What Works

The question here might not be “what works” but rather “why it works.”  In the field of second and foreign language acquisition, interaction in the classroom has long been considered a critical part of language learning. In an interactive classroom, adult learners are not only ready and willing to work together, they tend to learn better. They focus more on what they are saying rather than how they are saying it, thereby alleviating any self-consciousness or inhibitions that might otherwise keep them mute. Far more learning happens in a cooperative language environment in which learners manage meaningful context and language tasks that allow them to practice learned vocabulary and apply grammar concepts. They make choices! They generate their own sentences to convey the meaning they want - and ultimately with great success! Look below for tips and techniques from Work into Spanish that will help you create your interactive classroom.

Cool Conversation

 Es que.. (Dando excusas a problemas)

In pairs or groups, make up an excuse for each of these problems to present to the class.  Be as truthful or “creative” as you’d like.

  1. Dormí demasiado (I overslept). Es que…
  2. Me quedé atrapado en el tráfico (I got stuck in traffic). Es que…
  3. Se me hace tarde (I’m running late). Es que…
  4. Tengo una emergencia familiar (I have a family emergency). Es que…
  5. Perdí mi voz (I lost my voice). Es que…
  6. Tengo la escuela de tránsito (I have traffic school). Es que…

Dar consejos a problemas

 Listen carefully to each group’s presentation, so your group can give advice for one of the excuses.  Again, be as truthful or “creative” as you’d like.

Grammar Goodness

What’s in your pocket? Practicando los pronombres directos: “lo” “la” “los” “las”

To practice using the direct object pronouns in Spanish, divide the class into pairs.  Ask students to empty their pockets (or purse) out on the table in front of them. Each student will explain something about each of the objects.  For example, let’s say a student has taken out a set of keys. Model the first student response with “Las llevo en el bolsillo todo los días.”  Other sentences could begin with “la tengo para…, lo guardo  para, lo uso cuando…, los recibió de mi…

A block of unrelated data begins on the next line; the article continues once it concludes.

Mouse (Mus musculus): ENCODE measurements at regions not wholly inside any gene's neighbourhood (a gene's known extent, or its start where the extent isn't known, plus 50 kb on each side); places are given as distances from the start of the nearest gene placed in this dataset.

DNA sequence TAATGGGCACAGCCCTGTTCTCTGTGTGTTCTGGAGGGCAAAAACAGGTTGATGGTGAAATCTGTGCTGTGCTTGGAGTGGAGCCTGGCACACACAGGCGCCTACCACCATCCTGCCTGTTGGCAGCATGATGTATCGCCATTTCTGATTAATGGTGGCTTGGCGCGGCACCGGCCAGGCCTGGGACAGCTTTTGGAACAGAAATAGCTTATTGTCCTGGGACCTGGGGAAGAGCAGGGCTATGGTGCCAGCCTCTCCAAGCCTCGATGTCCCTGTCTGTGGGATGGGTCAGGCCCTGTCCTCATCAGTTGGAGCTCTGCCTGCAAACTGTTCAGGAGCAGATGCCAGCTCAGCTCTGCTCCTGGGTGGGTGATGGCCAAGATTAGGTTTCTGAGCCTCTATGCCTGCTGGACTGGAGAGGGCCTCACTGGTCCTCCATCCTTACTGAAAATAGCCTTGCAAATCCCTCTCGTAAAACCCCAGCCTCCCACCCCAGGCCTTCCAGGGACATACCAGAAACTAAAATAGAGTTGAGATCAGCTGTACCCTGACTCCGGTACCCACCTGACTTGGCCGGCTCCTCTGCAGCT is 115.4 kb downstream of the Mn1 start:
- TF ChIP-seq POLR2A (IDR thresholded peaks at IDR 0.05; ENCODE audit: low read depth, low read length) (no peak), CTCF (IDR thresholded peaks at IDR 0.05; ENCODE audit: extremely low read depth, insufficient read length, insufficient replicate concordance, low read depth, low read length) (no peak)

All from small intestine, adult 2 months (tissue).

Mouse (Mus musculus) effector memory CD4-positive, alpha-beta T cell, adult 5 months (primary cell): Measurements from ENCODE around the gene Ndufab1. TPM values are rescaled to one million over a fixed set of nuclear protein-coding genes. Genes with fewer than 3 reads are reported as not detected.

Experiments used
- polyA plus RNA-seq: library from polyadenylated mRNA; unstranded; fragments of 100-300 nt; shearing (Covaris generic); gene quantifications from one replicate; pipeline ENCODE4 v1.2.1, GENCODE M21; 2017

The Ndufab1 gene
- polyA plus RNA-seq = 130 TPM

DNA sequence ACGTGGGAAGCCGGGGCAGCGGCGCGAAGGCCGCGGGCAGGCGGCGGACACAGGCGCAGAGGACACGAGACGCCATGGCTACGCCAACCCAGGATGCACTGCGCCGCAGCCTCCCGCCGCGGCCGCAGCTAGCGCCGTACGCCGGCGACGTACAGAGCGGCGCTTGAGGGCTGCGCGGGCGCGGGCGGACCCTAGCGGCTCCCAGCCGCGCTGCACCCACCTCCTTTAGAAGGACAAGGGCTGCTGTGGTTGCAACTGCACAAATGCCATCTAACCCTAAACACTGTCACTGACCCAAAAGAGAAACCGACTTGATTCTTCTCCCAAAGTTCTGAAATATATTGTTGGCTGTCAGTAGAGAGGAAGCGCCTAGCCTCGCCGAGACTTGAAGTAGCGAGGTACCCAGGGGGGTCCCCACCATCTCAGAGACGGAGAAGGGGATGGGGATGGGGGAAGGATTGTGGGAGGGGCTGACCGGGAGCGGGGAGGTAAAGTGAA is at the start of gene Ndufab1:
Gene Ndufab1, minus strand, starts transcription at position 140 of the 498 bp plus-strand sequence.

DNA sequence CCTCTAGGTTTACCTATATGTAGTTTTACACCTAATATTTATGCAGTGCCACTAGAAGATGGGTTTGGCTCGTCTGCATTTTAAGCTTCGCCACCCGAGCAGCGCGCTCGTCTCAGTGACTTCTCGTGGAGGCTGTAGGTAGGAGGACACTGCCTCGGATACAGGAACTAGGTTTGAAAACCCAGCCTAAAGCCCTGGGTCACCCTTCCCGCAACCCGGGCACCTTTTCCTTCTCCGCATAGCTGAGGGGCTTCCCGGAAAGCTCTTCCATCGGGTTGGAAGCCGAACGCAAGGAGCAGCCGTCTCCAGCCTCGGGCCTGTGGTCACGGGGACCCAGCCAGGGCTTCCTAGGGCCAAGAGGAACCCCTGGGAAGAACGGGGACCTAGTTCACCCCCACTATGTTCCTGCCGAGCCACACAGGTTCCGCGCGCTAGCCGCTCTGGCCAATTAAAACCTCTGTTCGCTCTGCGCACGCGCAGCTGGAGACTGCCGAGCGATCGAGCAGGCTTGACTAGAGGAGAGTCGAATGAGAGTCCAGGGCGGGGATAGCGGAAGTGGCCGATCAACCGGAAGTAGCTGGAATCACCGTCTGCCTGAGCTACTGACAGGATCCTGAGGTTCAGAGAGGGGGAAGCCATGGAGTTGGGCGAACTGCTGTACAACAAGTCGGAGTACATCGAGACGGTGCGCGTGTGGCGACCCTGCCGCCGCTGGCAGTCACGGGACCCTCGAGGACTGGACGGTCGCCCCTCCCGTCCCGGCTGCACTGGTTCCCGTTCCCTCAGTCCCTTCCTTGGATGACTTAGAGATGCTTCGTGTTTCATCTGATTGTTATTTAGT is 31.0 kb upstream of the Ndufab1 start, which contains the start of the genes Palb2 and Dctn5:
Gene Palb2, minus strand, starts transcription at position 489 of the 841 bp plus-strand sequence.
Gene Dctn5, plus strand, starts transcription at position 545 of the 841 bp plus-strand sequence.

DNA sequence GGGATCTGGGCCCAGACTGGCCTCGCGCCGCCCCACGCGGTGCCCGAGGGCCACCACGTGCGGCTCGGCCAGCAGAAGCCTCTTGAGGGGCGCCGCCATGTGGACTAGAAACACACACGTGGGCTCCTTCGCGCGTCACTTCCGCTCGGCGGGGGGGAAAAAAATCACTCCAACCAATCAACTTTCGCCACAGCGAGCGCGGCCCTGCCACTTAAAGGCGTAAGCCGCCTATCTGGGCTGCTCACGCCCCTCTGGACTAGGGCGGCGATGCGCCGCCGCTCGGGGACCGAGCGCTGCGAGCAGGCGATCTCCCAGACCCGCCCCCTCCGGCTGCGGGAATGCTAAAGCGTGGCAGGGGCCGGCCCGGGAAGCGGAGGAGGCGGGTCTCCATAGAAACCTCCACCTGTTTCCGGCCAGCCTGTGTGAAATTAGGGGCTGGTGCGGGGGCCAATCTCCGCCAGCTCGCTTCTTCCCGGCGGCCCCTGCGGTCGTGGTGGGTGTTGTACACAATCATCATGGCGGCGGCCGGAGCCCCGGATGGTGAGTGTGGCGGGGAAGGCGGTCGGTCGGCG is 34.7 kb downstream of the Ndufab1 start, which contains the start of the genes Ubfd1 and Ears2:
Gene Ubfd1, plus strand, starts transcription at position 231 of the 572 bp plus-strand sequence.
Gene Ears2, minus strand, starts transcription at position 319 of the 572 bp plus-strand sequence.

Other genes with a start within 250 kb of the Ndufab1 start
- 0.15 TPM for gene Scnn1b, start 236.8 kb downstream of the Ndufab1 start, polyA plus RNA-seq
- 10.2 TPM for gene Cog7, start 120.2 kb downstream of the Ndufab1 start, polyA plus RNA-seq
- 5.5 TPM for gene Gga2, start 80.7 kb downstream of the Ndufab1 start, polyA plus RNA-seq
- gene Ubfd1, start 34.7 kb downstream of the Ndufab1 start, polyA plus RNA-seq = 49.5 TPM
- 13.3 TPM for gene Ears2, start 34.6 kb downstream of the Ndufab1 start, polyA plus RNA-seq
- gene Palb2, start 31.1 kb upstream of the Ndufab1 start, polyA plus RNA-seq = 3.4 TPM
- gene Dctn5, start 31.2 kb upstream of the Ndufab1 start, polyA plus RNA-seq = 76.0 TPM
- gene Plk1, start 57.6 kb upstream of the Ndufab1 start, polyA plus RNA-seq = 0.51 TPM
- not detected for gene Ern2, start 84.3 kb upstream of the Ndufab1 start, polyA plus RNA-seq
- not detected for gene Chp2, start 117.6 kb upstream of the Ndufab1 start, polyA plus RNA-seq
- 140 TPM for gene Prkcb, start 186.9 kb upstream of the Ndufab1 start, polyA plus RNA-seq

Engage the other student by requesting that s/he ask questions about the objects.  “¿Para que las usa?”  or “¿Cuándo lo recibiste?”

Slide Splitters

“Voy a…”

Listen to the following song “Berlín” by Coque Malla one time.



On an index card, give each student one of the “voy a” sentences from the song.  This time, the class listens to the song a second time standing up.  As students hear their personal “voy a” sentence, they sit down.  All students, if they hear their sentence correctly, should be seated by the time the song ends. (They’ll listen carefully because they won’t want to be the last one standing!)

Example cards: voy a empezar, voy a recorrer, voy a llegar….

Listen to the song a third time (with all the lyrics printed – http://www.musica.com/letras.asp?letra=1809664), just because it’s a beautiful song!

Which was your favorite stanza?

If you could ask the singer one question about this song, what would it be? (Have students also make up a possible answer to the question.)

What they are saying …
Work into Spanish is top choice for our workplace Spanish courses. Employees begin speaking Spanish from the first day and are inspired by their confidence as they bridge the gap of communication at work. With this kind of course content, we continue to feel assured that our classes present the best materials in serving our business and industry clients in an exciting and relevant way.”

Judith D. Trester Director, Economic & Workforce Development Dept. Pierce College
Work into Spanish
Buy Work into Spanish through our website (softcover or eTextbook). Companion audio CD also available.